From endometriosis, to adenomyosis, to painful sex, to vaginismus and beyond, our experience of pain is complex and still desperately underacknowledged. The more we share our #painstories, the more we dismantle the shame and silence that stops us getting the help we deserve. As part of Project V, we’re taking steps to lift the lid on women’s experiences of pain, to close the gender pain gap one story at a time.
The Pain Gap
Pain for women has historically been sidelined, written off as normal and therefore accepted as part of being a woman. In fact, 51% of women and 52% of men agree that period pain is just something women have to deal with. Women’s pain is all too often dismissed as a symptom of over-sensitivity, or hysteria. And it’s even harder to get a diagnosis if you’re a Black, Asian or mixed heritage woman. Not to mention the host of stigmas and lack of understanding that stands in the way of trans and non binary people receiving adequate care for their pain.
The consequences can be devastating – unconscious medical bias, a dearth of research, chronic misdiagnosis, a continued lack of funding and an ingrained culture of neglect, leaving women suffering undiagnosed and untreated for years. But it doesn’t have to be this way. Our pain is not normal. The more we share our #painstories, the more we give our pain the expression it deserves and demand to be taken seriously. Let our #painstories be heard.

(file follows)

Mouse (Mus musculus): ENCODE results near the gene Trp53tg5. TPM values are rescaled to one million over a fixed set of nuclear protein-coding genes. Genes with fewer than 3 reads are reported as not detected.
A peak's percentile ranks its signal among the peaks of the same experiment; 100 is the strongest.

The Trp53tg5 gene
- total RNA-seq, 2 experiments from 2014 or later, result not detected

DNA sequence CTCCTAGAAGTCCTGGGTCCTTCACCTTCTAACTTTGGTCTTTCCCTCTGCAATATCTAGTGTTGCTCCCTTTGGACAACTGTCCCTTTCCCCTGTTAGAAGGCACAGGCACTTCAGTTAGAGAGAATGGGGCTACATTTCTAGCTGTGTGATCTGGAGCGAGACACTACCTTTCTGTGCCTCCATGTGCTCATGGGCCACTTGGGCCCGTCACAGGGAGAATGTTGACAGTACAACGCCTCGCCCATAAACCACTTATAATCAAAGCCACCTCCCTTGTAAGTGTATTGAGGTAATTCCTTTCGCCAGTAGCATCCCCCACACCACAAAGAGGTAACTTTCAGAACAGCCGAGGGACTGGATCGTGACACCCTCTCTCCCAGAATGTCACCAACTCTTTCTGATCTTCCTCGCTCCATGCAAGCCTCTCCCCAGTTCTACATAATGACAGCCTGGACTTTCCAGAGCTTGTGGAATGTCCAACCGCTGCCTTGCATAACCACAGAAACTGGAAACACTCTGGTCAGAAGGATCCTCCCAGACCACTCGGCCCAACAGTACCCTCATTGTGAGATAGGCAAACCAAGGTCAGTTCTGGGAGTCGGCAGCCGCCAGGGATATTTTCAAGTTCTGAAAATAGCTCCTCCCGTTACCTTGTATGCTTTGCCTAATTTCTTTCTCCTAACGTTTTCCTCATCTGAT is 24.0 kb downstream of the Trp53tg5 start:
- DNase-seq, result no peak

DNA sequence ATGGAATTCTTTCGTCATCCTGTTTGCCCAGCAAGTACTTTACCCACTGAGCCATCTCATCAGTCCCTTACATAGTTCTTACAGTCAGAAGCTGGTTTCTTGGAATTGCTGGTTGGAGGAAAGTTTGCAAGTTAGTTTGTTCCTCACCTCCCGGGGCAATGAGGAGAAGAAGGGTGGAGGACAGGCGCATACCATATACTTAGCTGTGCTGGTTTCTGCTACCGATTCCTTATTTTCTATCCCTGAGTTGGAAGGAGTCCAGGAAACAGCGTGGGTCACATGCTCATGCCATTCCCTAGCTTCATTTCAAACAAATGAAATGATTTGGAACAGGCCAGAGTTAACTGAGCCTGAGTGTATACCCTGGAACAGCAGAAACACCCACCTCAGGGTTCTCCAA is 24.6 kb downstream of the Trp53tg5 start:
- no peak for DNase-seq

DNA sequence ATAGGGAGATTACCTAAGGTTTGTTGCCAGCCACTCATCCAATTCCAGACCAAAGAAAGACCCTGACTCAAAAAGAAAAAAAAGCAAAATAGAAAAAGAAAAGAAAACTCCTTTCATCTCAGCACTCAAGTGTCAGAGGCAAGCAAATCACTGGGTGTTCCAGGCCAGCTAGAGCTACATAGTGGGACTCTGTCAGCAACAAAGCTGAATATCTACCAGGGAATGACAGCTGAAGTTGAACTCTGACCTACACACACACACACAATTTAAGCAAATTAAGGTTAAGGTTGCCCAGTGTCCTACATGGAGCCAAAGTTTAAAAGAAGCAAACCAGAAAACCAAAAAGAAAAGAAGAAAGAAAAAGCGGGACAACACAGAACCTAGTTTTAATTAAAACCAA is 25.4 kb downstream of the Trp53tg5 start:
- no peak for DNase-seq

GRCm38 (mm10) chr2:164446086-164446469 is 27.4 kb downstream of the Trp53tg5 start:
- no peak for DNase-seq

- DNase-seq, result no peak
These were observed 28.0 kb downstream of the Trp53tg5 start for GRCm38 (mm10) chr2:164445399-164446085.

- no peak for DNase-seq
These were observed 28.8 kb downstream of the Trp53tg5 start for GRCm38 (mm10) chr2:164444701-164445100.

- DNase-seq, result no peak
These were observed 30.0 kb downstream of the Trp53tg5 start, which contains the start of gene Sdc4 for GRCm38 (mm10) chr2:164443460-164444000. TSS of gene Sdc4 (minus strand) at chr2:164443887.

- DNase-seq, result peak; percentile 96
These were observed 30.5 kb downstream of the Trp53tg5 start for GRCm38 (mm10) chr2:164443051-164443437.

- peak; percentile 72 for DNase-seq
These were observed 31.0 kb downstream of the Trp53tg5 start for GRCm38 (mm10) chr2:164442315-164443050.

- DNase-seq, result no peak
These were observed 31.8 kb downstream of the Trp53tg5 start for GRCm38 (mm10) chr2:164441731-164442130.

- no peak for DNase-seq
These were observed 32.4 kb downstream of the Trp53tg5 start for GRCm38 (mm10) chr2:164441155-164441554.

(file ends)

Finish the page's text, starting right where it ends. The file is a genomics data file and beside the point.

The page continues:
What we're doing to help
The Pain Museum
Share your #painstories
Thank you to all the women who’ve shared their inspirational stories with us. If you’d like to become one, and contribute to the Pain Dictionary, we’d love to hear yours, too.
Ingrained gender bias stops women getting the treatment they deserve. But painful conditions – from endometriosis to vaginismus and beyond – also affect trans men and non-binary people, too. As does bias.
As a brand, we offer products for anyone who needs them, regardless of how they may identify. And when it comes to language, we are committed to being as inclusive as possible, but appreciate that there are many views that cannot currently be expressed by a common language and we may not get it right for everyone, all the time. We are learning every day.
We have kept our language as inclusive as possible. Some of the research we have quoted did not distinguish on the basis of gender identity and the use of the term ‘women’ throughout reflects this.
We’re committed to highlighting the experience of pain in an intersectional way and will continue to explore and share the stories of women, trans men and non-binarypeople.